In Rome, he was soon recognized by Cardinal Della Rovere, shortly to become Pope Julius II. For Ferdinand of Aragon and Isabella of Castile or possibly Julius II, Bramante designed one of the most harmonious buildings of the Renaissance: the Tempietto (1510) of San Pietro in Montorio on the Janiculum. Despite its small scale, the construction has all the rigorous proportions and symmetry of Classical structures, surrounded by slender Doric columns, surmounted by a dome. According to a later engraving by Sebastiano Serlio, Bramante planned to set it within a colonnaded courtyard. In November 1503, Julius engaged Bramante for the construction of the grandest European architectural commission of the 16th century, the complete rebuilding of St Peter's Basilica. The cornerstone of the first of the great piers of the crossing was laid with ceremony on 17 April 1506. Very few drawings by Bramante survive, though some by his assistants do, demonstrating the extent of the team which had been assembled. Bramante's vision for St Peter's, a centralized Greek cross plan that symbolized sublime perfection for him and his generation (compare Santa Maria della Consolazione at Todi, influenced by Bramante's work) was fundamentally altered by the extension of the nave after his death in 1514. Bramante's plan envisaged four great chapels filling the corner spaces between the equal transepts, each one capped with a smaller dome surrounding the great dome over the crossing. So Bramante's original plan was very much more Romano-Byzantine in its forms than the basilica that was actually built. (See St Peter's Basilica for further details.)

Bramante also worked on several other commissions. Among his earliest works in Rome, before the Basilica's construction was under way, is the cloister (1500–1504) of Santa Maria della Pace near Piazza Navona. The handsome proportions give an air of great simplicity.

Plans for St Peter's Basilica
A draft for St Peter's superimposed over a plan of the ancient basilica
Bramante's presentation plan, as a Greek cross design; as reconstructed by Geymüller
The dome, as planned by Bramante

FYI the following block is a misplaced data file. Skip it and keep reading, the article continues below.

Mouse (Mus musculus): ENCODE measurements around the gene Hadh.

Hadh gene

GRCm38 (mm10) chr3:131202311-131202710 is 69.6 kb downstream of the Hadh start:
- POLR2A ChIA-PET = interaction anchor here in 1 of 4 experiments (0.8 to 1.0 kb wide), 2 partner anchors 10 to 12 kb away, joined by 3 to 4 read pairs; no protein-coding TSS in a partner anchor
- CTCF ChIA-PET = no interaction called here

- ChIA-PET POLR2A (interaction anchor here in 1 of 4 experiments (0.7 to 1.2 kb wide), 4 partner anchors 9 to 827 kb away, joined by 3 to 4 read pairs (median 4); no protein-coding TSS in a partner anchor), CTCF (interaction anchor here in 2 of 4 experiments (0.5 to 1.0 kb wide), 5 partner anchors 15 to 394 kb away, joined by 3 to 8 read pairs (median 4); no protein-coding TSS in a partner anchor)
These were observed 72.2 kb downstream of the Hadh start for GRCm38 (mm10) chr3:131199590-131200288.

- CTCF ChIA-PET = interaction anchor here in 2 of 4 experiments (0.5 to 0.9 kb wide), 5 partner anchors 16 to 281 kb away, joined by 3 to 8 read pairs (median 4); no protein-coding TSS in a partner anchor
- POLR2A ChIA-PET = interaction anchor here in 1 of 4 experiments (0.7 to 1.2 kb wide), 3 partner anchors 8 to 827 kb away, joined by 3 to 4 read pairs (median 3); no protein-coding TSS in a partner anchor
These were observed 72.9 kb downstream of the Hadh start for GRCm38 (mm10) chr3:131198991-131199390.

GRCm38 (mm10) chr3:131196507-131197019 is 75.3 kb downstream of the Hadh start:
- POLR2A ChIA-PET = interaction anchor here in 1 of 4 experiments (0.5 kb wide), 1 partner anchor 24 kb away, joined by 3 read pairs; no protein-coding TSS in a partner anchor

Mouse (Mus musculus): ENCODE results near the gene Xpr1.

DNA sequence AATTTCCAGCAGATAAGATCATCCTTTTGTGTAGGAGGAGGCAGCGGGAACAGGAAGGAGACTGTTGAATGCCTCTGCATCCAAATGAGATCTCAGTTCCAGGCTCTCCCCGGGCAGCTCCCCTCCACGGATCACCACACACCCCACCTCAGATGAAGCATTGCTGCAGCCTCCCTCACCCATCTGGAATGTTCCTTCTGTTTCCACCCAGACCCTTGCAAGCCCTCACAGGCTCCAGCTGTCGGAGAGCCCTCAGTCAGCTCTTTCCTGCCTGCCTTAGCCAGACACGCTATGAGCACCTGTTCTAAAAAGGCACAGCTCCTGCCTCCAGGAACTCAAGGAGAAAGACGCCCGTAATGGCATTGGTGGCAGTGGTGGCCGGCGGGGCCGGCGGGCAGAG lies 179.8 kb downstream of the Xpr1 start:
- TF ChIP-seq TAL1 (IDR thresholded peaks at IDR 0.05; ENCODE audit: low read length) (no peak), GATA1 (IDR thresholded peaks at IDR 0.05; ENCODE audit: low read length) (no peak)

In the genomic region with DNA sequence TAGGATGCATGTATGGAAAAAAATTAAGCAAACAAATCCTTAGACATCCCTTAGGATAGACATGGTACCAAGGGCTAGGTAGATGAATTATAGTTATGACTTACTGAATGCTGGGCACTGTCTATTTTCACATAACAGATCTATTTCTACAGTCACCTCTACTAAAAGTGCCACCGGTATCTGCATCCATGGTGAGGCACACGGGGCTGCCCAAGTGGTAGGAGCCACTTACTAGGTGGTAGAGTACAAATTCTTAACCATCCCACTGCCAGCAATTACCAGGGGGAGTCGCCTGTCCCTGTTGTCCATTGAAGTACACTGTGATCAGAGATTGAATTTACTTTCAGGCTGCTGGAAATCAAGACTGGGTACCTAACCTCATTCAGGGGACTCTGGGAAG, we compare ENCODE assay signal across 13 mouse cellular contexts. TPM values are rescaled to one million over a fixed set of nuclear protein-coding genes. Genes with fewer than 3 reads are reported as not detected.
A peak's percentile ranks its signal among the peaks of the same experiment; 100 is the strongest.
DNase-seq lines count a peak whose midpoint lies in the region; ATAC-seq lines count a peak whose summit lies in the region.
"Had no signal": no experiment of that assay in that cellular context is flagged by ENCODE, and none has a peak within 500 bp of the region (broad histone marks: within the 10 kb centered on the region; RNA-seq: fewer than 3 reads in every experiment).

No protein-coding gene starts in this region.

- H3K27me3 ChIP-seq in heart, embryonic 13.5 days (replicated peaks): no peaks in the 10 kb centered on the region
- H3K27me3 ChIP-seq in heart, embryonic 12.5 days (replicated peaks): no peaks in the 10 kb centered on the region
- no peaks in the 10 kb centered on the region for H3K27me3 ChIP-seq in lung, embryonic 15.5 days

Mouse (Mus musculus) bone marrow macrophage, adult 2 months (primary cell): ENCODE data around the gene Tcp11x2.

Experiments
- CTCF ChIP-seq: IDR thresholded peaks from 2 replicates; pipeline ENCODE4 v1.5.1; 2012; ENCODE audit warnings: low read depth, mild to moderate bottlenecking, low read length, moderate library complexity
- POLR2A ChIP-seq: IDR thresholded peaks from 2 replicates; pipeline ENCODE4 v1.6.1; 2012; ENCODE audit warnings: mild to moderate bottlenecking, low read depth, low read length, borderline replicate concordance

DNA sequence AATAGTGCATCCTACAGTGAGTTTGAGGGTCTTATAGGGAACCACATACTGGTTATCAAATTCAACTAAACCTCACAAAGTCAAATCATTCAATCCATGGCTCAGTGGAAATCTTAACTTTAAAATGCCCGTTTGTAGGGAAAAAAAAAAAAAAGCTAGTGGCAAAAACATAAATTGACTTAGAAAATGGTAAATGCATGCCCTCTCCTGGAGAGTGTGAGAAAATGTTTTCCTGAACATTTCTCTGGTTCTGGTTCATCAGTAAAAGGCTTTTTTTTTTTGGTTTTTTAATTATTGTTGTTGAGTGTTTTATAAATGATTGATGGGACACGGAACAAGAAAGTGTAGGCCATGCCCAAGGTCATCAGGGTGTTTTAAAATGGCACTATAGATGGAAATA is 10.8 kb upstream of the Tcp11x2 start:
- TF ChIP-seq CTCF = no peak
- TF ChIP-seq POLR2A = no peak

Main architectural works

See also


  1. ^ Davies & Hemsoll 1996, p. 642.


  • Ackerman, James (1954). The Cortile del Belvedere. Vatican City: Biblioteca aspostolica vaticana. OCLC 2786997.
  • Bruschi, Arnaldo (1977). Bramante. London. 
  • Davies, Paul; Hemsoll, David (1996). "Bramante, Donato", vol. 4, pp. 642–653, in The Dictionary of Art, 34 volumes, edited by Jane Turner. New York: Grove. ISBN 9781884446009. Also available at Oxford Art Online, revised and updated 31 March 2000; bibliography updated 26 May 2010 (subscription required).
  • Evans, Robin (1995). The Projective Cast: Architecture and Its Three Geometries. Cambridge. 
  • Frommel, Christoph Luitpold (1973). Der Römische Palastbau der Hochrenaissance. Tübingen. 
  • Frommel, Christoph Luitpold (2007). The Architecture of the Italian Renaissance. London. 
  • Lotz, Wolfgang (1996). Architecture in Italy 1500–1600. London. 
  • Thoenes, Christof. Sostegno e Adornamento. Milan, 1998. 
  • Fortunato, Giuseppe (2010). "The role of architectural representation for the analysis of the built. The 3d survey of San Pietro in Montorio's temple in Rome". Acts of X Congreso Internacional expresiòn gràphica aplicada a la edificacìon, Alicante,Editorial Marfil", S.A.  

External links

  • Donato Bramante Source Information, Pictures & Documentaries about Donato.
  • Leonardo da Vinci: anatomical drawings from the Royal Library, Windsor Castle, exhibition catalog fully online as PDF from The Metropolitan Museum of Art, which contains material on Donato Bramante (see index)